Users of Google Voice have long called for the company to pay more attention to the seemingly forgotten service for quite some time. Unfortunately, they may be getting more than they were hoping for. While many people are thrilled to hear Voice will finally support MMS and become a part of Hangouts in early 2014, Google is also planning to close up shop for all 3rd-party apps that relied on the service for free texting and VoIP calling. Sadly, these apps will cease to function on May 15, 2014.
Google plans to shut down the XMPP interface currently used by alternative Voice apps.
Following up on our roundup of May's absolute best games, we're back with the month's greatest apps. As with (almost) every month, May offered plenty in the way of great new apps to try out. If you feel like the supercomputer in your pocket just isn't doing enough, any of these apps are great starting points for added functionality, productivity, or just entertainment.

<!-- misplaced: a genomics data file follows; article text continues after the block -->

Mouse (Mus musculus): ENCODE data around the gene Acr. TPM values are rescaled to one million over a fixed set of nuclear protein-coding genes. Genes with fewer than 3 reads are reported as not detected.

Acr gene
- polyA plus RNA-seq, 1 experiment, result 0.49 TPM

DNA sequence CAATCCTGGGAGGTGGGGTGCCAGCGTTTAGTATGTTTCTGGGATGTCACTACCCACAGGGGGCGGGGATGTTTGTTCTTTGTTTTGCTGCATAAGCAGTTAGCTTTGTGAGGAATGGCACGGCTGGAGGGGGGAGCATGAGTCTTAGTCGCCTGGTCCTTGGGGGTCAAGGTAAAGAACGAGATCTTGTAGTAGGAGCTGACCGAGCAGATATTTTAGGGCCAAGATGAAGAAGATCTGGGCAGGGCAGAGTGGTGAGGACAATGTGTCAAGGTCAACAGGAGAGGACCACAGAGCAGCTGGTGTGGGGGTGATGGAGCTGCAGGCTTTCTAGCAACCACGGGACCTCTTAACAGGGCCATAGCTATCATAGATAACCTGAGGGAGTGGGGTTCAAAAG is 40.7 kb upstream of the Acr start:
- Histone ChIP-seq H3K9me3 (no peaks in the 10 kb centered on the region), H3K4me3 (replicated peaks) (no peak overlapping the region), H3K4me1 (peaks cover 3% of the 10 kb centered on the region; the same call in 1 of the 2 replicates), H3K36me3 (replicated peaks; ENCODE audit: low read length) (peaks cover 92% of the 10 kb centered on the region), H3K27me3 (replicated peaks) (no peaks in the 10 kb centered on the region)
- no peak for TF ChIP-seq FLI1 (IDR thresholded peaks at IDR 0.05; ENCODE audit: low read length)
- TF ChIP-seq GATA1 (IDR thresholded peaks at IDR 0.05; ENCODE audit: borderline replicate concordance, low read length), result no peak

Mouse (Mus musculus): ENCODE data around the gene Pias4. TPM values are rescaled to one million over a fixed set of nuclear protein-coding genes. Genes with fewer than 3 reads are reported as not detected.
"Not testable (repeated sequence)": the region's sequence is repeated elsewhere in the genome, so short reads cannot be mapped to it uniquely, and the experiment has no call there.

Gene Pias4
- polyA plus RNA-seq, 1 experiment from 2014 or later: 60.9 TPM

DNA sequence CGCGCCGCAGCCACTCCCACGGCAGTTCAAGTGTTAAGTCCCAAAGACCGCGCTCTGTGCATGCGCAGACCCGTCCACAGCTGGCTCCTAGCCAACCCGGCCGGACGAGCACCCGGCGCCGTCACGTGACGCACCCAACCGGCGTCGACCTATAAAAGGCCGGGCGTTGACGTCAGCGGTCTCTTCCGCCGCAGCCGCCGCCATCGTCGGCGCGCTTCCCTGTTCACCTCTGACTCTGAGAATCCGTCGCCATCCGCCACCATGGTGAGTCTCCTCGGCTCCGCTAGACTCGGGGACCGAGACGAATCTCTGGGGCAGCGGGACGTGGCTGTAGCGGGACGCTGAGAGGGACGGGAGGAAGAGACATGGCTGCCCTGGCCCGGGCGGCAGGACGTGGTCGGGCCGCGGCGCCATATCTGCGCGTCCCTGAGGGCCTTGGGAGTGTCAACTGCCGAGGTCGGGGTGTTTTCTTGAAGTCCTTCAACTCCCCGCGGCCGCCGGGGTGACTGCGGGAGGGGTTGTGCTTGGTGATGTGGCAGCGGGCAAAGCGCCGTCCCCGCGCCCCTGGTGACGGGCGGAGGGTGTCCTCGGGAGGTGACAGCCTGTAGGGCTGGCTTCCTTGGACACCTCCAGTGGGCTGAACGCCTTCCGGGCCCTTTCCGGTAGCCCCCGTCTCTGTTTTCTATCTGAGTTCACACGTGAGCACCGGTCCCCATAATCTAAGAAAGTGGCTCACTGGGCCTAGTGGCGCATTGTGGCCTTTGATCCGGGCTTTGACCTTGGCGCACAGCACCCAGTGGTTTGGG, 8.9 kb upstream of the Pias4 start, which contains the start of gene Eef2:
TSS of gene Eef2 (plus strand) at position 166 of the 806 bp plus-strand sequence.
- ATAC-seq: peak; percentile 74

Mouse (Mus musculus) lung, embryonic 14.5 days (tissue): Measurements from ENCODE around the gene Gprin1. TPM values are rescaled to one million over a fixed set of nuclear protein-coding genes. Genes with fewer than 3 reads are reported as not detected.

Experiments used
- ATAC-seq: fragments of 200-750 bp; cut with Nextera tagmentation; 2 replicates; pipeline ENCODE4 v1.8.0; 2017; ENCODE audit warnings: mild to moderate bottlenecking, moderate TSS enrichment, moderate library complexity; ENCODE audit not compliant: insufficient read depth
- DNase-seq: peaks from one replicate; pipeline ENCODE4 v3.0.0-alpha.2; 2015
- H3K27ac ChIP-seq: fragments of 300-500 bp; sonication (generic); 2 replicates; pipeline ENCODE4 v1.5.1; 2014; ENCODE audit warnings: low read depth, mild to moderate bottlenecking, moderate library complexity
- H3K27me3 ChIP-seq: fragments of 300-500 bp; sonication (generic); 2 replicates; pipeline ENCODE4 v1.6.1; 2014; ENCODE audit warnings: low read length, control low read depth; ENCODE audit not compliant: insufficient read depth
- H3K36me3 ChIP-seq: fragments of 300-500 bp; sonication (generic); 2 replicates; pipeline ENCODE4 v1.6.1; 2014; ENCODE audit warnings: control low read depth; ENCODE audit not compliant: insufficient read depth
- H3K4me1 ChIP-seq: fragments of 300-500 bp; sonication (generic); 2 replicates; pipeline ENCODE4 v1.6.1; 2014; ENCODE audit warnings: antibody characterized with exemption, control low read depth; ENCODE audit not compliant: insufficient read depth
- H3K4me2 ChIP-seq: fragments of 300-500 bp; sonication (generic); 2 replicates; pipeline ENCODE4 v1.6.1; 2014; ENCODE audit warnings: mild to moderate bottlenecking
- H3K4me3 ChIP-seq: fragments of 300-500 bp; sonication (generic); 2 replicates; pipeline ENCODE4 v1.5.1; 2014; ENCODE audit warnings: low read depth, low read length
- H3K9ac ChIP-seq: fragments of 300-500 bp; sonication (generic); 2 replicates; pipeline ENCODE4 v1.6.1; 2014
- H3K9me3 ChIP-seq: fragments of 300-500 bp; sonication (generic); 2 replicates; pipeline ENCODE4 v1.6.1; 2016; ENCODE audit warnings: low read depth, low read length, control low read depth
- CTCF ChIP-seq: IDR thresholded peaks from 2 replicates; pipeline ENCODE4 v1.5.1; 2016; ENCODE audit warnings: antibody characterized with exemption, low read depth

As with our last roundup, we'll also include a list of honorable mentions – those are the apps that didn't quite make the short list but that you should still take a look at if you find your selection wanting.
There is no arguing that the new Hangouts Android app, which replaces Google Talk and aims to unify several communication methods, has had a rough start. One of the main issues we've run into from the very beginning was wonky tablet support. In fact, most people couldn't install it at all because instead of the Update button, only a lone "Open" button would show up on tablets. Dan Morrill, one of our favorite Android engineers (HOLOYOLO! No really, he yelled that at yesterday's Android Fireside Chat), has explained that this happened due to an unfortunate bug with telephony-related permissions, and that a fix would be rolling out shortly.
Google I/O is coming! We'll know about all of Google's new projects in just 2 short agonizingly long weeks. While we desperately count the days until May 15th, we thought it would be a great idea to take stock all of the things we've caught wind of lately.